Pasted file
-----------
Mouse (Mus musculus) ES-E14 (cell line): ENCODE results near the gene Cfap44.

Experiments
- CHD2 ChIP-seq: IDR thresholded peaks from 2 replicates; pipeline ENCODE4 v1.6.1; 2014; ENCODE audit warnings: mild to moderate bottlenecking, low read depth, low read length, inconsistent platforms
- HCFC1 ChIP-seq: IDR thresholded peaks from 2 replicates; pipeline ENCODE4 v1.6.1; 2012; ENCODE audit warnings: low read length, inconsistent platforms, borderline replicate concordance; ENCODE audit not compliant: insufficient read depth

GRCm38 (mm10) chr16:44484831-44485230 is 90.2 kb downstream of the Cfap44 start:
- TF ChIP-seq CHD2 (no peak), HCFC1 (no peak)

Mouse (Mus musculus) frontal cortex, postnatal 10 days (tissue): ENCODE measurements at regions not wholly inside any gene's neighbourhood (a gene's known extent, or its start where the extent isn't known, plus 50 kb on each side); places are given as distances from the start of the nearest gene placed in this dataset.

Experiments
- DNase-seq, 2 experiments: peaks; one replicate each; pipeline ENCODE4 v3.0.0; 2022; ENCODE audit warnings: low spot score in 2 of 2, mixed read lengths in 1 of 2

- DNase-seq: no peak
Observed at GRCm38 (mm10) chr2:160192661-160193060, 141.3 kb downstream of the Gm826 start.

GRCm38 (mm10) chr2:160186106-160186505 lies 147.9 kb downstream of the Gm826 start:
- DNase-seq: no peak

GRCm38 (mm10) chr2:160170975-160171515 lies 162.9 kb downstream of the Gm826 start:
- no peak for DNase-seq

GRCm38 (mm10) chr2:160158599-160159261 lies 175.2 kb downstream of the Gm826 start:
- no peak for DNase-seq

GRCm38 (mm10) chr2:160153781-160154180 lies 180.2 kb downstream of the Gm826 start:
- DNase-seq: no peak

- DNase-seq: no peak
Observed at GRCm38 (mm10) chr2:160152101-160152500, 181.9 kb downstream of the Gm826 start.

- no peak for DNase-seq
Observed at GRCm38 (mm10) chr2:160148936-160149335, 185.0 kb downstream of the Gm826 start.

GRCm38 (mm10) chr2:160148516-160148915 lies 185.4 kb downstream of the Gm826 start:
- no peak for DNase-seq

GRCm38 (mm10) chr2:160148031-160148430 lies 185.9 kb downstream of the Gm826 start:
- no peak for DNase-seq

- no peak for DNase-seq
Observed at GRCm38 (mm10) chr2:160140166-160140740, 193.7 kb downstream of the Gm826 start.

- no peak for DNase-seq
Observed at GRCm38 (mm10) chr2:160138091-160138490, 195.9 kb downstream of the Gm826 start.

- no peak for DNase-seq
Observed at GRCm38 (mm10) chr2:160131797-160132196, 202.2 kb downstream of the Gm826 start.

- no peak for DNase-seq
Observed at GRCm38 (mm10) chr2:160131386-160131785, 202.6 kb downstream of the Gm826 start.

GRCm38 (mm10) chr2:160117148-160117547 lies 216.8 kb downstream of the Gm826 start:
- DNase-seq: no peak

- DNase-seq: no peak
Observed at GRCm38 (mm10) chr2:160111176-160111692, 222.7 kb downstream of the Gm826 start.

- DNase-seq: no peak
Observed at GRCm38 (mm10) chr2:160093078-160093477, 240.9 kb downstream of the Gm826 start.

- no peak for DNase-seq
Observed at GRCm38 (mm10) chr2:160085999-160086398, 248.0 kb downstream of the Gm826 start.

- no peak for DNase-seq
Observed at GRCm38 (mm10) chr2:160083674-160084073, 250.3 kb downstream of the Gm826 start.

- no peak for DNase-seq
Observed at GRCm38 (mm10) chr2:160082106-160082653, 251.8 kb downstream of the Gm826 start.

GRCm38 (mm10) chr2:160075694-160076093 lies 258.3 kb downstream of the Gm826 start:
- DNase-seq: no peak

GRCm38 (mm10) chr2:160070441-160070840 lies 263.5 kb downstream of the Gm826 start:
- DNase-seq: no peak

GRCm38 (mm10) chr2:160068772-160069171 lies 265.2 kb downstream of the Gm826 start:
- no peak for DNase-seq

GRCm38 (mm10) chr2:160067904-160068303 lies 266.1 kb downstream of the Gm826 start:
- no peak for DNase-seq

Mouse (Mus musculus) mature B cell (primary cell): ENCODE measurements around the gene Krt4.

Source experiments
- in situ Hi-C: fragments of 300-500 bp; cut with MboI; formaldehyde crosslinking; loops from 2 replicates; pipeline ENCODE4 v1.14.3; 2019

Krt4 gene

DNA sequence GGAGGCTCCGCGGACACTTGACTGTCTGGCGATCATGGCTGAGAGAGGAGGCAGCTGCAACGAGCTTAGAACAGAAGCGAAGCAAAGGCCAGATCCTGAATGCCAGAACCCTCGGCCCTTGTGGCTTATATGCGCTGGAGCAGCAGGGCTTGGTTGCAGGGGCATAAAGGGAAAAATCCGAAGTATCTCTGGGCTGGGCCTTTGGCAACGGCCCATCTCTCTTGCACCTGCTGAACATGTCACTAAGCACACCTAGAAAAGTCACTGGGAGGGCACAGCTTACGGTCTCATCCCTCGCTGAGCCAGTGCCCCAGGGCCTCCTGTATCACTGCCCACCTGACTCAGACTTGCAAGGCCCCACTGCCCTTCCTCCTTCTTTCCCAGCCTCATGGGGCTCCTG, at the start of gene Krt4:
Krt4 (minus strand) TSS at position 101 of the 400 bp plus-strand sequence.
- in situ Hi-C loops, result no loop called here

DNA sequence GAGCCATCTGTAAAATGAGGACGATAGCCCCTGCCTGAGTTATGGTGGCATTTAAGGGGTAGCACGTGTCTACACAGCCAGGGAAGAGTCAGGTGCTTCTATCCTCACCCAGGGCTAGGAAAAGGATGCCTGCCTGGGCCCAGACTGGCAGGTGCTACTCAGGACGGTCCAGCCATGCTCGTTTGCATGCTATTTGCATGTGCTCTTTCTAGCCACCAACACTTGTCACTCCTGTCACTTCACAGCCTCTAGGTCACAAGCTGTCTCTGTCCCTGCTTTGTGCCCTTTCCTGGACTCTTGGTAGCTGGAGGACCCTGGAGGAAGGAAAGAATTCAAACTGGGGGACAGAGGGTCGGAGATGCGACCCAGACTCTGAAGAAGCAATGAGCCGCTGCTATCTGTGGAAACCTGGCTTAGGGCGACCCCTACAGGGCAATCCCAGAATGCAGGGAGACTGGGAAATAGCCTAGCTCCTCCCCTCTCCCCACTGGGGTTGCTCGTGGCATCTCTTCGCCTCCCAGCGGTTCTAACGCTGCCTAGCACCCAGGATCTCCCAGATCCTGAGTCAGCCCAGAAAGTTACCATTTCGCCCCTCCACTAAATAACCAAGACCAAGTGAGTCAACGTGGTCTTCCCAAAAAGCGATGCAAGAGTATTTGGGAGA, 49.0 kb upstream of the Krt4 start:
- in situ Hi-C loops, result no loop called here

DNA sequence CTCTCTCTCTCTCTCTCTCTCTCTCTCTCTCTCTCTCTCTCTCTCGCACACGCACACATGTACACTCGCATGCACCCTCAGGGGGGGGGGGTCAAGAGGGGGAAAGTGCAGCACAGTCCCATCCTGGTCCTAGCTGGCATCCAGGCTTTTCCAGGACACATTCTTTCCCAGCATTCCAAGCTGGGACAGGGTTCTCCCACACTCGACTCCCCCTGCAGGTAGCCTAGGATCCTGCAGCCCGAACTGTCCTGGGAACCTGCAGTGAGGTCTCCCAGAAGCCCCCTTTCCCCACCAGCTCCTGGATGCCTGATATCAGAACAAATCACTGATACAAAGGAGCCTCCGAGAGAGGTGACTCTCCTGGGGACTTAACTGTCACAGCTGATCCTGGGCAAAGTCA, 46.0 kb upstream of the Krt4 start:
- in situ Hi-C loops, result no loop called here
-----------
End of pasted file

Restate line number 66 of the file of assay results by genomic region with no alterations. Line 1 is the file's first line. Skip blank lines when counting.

- in situ Hi-C loops, result no loop called here